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vote ad(First, a short homily about the readings for this Sunday.)

I watch just enough TV to know that the mid-term election ads are ramping up. Perhaps because I am becoming a bit more cynical or a bit more realistic, depending upon how you look at it, what I know is this. Promises made in campaigning are not always followed up upon. (Gasp! Horrors! Say it ain’t so, Joe!) A “yes’ to a position in September or October often is followed by a “No” in January. So too, a “No” during election cycles often becomes a “Yes” once elected.

Jesus warns both his disciples and those who were the ‘keepers’ of the law – the powers that be – to be aware of that tendency within us. Who is the one who did the will of God? The one who’s ‘Yes’ was accomplished not in their words, but in their deeds. That truth remains for us, 2000 years later. So, perhaps as a way to get through this election cycle, as often as you see a political ad, certainly evaluate it for the truthfulness of the “Yes” or “No” contained within. But mostly, let it be a reminder to you on your walk of faith of that important question that Jesus poses to US – “Am I saying yes with my words only, or with my deeds as well?”
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(Now, the ‘state of the parish’ address…)

Today is Stewardship Sunday across the Archdiocese. Many of you have probably already read the short version of the past year’s financial report in today’s pastor’s pen. For those who have not, here is the short summary of the short summary. There are three major issues we face as a parish.

1) We were in the red this past year by $21K. And I am proud to say the culprit is our St. Ann school, specifically, our enrollment. Because of the Missouri transfer ruling, we experienced a huge initial decline in enrollment, and slowly recouped some of those students, but still ended the year with a net loss of about 10 students. No one foresaw that coming, and the resultant loss in tuition revenue explains most of the fiscal crunch that we are in. And, salaries and benefits, determined by the Archdiocese, rose by 4.7% from last year.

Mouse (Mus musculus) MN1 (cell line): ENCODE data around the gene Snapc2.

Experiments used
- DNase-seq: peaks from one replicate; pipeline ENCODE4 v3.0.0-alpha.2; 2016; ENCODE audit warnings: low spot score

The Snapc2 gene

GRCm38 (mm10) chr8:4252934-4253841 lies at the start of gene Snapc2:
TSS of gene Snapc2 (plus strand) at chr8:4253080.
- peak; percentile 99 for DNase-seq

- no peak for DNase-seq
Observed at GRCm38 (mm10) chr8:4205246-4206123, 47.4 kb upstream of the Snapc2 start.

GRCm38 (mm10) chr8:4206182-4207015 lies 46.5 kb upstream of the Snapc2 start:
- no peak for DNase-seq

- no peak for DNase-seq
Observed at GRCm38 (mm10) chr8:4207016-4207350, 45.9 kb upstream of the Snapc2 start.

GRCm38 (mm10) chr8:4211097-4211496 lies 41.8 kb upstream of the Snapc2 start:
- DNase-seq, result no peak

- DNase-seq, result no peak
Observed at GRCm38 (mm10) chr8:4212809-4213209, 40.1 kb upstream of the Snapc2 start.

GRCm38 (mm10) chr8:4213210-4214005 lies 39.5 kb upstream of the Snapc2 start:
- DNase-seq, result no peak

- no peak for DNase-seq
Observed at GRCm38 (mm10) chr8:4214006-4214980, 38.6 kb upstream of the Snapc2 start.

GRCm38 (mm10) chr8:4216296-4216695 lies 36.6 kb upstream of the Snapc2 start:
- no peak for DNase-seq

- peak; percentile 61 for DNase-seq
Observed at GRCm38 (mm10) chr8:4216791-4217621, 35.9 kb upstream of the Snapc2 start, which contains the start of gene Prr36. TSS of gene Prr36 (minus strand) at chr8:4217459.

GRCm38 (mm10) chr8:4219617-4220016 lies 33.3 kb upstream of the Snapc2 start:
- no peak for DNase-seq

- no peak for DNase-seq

2) Parish Subsidy: St. Ann parish has always subsidized our school – usually to the tune of $140-150K a year. Because of that loss of tuition, that subsidy rose to $204.5K, a jump of $52K.
3) Cash Flow: As I have written in the Visitation Drive and the Pay It Forward letters, we are a bit strapped for cash because of the boiler replacement of two years ago, and the shortfall from last year. That has been exacerbated by the Alive In Christ revenues – which are a God send, but ONLY hit the books twice a year. Yet we have to pay into it monthly and pay our salaries twice a month. So the cash flow is still problematic.

That is a brief summary of our financial status for this past year. Check the parish website in the next two weeks for a more detailed report.

What is next for our St. Ann parish? Before I answer that, let me tell you WHY we are going to do what we do going forward. And I say that, not in my own words, but in the words of our 7th and 8th grade students. Here is what St. Ann School has meant to them and what it has taught them:

• “I learned at St. Ann that no matter the color you are, we are all equal. We don’t think twice about our color.”
• “Everyone is so kind and this is where I met my ‘family.’
• (in that same vein) “St. Ann school is pretty much home to me.”
• “St. Ann has changed me/taught me how to strive for peace with God, others, myself; even when I feel I can’t do it on my own”
• “St. Ann has taught me what it means to be Catholic and how to live my faith.”

If you have wondered what you might be able to do in the face of the events in Ferguson, MO, you don’t have to look any farther than our St. Ann school. Here we educate not just our 65 St. Ann Parish students, but 12 students from other parishes and 75 non-Catholic students from the neighborhood. This is their family. This is their home, both for their education and for their development as believers in Jesus Christ. This is why we do what we do.

SO, here is what we have done and what I propose going forward.

1) If you supplied us with a working email, you should have received an electronic survey in your inbox. I ask that you take the time this week to fill that out – 8-12 minutes – so we might better help you use your gifts of time and talent as a way of putting your faith into action. Paper copies for others are coming in the next few weeks.